Yet another ban; this one on Substation

September 15, 2006
Singapore Democrats

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After months of planning and negotiations with the authorities, the police have turned down our application to close down Armenian Street for a “Street Party” — a collaboration involving several individual artists, arts groups and civil society organisations (CSOs).

It would have featured musical performances on the street, and a range of activities by artists and civil society organisations indoors. It was scheduled for 30 September, several days after the conclusion of the World Bank and IMF meetings.

In their response to our application, the police said that only if ALL activities were held indoors, would permission for the event be granted. If the entire event had no CSO involvement, we believe we might have had a better chance of getting permission for the road closure.

However, we decided that the event wouldn’t have the same meaning if we couldn’t have at least some performances on the street, and we wouldn’t go ahead without CSO involvement. Therefore we decided to cancel it.

While we are of course deeply disappointed, we want to try again and organise a Street Party in the future. We think it is important for two reasons: (i) we strongly believe in the value of such a community-wide arts and civil society gathering, and (ii) we believe that if successful, it would set a positive precedent for engagement between the arts, civil society and the authorities.

Indeed, government leaders have been consistently encouraging civic participation and constructive debate about society. And it’s not as if there haven’t been road closures for arts events before: in 2002, we got permission to close Armenian Street to stage a tribute to our late founder, Kuo Pao Kun.

In this press statement we would like to explain our motivations for organising the Street Party, assert the values we believe it represents, and summarise our negotiations with the authorities.

Since the beginning in 1990, The Substation arts centre has always recognised that art cannot be separated from its social contexts and the circumstances in which it is produced.

The Substation’s vision and role — a vision that continues to be urgent and relevant today — is to be an open space that fosters cultural diversity: a place where a wide range of artists, audiences, activists and the public can meet to make art and exchange ideas not just about art, for art’s sake, but to reflect on art’s larger purposes.

This approach has led to the emergence, with instrumental support from The Substation, of some of the most exciting artists working in Singapore today — a number of whom are represented in our first international biennale of contemporary visual arts.

It was in this spirit that we decided to organise an event involving the closure of Armenian Street, in front of our building.

Our plan was to bring together the diverse arts and civil society groups, and to affirm ourselves as a community of active citizens. Precisely because we hardly ever come together as a community, we believed the Street Party would be especially significant, as it would encourage Singaporeans to appreciate the values of civic participation.

Moreover, we wanted to create a strong sense of community ownership of public space, and that’s why closing the street — even if only for one day — matters so much.

It bears repeating: the arts and and civil society are inseparable. In supporting the biggest cultural event of the year, the inaugural Singapore Biennale, the government confirms this.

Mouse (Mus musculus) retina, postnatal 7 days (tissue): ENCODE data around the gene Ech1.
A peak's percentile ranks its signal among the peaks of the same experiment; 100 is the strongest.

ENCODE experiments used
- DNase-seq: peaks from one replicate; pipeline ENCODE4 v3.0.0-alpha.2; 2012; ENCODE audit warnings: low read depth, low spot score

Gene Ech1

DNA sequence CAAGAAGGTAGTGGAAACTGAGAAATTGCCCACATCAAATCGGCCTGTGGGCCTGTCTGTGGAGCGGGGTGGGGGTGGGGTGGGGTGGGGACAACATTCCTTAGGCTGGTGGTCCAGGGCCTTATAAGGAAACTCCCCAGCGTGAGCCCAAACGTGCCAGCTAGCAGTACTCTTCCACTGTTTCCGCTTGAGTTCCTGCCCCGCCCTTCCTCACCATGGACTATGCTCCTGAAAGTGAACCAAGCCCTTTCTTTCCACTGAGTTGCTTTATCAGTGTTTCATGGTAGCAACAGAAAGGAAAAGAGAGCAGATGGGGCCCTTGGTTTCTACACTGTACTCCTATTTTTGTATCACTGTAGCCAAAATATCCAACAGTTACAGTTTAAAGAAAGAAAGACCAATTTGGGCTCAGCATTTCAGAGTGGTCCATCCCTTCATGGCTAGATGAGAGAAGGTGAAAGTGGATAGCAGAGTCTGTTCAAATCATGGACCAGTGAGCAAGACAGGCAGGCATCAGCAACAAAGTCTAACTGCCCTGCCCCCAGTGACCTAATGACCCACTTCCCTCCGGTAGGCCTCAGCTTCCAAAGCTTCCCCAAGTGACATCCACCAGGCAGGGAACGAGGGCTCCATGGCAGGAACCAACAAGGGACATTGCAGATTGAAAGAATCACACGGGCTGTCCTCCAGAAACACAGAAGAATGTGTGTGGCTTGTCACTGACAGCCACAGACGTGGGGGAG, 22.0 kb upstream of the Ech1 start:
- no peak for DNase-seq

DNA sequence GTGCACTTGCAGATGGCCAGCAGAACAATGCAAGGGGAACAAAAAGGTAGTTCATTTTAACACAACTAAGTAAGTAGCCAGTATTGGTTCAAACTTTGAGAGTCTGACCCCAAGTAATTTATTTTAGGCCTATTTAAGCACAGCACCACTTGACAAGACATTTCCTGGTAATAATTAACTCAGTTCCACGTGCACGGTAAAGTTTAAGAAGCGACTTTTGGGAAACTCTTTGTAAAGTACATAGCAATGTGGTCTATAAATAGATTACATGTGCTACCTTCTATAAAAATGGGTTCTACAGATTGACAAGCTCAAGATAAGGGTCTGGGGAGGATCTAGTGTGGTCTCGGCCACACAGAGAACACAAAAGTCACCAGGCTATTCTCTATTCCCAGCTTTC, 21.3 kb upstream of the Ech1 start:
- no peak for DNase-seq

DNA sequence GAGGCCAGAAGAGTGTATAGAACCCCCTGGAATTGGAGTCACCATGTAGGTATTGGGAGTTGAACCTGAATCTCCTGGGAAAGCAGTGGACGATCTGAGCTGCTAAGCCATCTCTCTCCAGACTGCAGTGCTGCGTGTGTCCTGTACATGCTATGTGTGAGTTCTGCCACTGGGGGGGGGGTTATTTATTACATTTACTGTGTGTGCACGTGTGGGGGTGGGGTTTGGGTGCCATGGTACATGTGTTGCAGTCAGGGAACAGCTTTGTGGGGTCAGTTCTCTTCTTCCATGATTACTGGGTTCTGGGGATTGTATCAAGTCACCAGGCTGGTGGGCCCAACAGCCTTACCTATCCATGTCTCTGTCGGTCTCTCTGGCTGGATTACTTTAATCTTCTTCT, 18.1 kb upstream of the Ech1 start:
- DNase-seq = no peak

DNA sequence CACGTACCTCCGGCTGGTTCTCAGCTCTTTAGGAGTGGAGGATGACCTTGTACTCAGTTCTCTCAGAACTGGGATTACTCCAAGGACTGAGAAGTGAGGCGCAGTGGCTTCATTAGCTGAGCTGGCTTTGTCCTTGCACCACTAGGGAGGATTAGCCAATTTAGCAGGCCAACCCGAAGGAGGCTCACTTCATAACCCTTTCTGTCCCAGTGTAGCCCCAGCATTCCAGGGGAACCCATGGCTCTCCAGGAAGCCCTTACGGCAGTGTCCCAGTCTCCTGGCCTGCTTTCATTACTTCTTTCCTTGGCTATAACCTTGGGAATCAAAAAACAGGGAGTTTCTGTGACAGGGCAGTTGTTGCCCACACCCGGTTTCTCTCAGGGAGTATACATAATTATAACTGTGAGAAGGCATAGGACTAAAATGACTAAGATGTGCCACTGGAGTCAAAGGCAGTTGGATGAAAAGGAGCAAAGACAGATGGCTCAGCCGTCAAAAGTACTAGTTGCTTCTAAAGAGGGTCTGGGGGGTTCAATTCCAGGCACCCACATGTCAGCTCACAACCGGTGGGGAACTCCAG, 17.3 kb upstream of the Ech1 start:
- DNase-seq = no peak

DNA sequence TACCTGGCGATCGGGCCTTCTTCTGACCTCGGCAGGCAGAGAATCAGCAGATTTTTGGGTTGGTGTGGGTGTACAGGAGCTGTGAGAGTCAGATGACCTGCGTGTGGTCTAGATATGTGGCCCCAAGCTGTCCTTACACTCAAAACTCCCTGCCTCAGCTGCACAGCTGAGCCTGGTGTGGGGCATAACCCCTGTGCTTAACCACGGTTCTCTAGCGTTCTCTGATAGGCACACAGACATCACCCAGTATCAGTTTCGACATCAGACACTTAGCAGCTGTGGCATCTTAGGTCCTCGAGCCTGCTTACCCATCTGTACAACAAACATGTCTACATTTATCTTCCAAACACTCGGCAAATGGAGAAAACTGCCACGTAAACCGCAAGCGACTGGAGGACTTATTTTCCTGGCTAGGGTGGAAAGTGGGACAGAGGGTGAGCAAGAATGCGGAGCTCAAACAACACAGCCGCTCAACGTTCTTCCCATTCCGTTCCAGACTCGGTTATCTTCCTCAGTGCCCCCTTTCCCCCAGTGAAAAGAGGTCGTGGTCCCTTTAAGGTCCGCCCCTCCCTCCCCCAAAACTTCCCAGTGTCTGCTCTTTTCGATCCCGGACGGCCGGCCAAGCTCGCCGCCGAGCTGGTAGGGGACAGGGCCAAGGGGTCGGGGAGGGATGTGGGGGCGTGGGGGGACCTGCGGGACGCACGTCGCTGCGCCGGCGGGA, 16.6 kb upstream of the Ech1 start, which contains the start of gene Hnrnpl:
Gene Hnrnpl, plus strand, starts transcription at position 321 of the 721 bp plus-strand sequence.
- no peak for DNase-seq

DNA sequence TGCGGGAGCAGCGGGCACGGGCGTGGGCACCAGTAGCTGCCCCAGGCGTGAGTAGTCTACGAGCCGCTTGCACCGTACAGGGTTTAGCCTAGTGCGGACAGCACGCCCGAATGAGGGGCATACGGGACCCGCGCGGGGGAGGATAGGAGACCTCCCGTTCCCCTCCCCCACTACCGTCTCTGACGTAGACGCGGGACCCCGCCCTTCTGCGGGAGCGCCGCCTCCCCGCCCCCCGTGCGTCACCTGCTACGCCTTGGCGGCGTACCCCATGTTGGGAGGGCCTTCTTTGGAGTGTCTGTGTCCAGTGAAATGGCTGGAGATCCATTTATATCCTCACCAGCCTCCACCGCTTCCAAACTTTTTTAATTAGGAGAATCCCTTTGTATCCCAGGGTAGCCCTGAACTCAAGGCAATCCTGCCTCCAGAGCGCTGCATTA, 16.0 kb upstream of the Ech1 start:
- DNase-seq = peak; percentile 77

Organised to coincide with the World Bank and IMF meetings, and funded mainly by the government, this biennale, like almost every other biennale in the world, showcases many artists whose work is deeply concerned with social and political issues.

In planning for our Street Party, we worked closely with the authorities, taking into consideration their sensitivities about security during the WB/IMF meetings, and we made compromises.

At first we wanted to hold the Party just after the WB/IMF meetings. After discussions with the police, we rescheduled it to the 30th, well after the conclusion of the meetings.

We had also initially wanted to organise booths on the street, creating something like a flea-market of arts and civil society organisations. Again, in response to police advice and as a compromise, we decided to move all CSO activities indoors. But what we did not want to compromise on is the involvement of CSOs — their participation is essential.

During this whole process our engagement with the police and other authorities have been very positive. We are encouraged by the open communication that we have had with them, and believe this is something to build upon. We plan to apply to them again in the future with another proposal for a Street Party.

We intend to convene a meeting on 5 October 2006 with the participants from the Street Party, which will be open to the press and the public. The purpose is to discuss everyone’s concerns in the wake of the cancellation of the event. The list of participants (arts groups and CSOs) is below. These organisations may be issuing press statements of their own.

A big thank you to all the participating organisations and individuals for their invaluable support.

The Substation: [email protected] (65) 6337 7535


Participants of the Street Party:

Migrant Voices
Vegetarian Society
Pelangi Pride Centre
PLU
Crashout
TWC2
Nature Society
Green Volunteers Network
Singapore Environment Council
Sea Shepherd
STITCH
Cat Welfare
Think Centre
SADPC
AWARE
Youth Employment Singapore
Village Xchange

Footprint Singapore

Magdalena (Singapore)
Mercy Relief
The Society for Reading & Literacy
ONE (Singapore)
ADLUS
p-10
Spell #7
WITA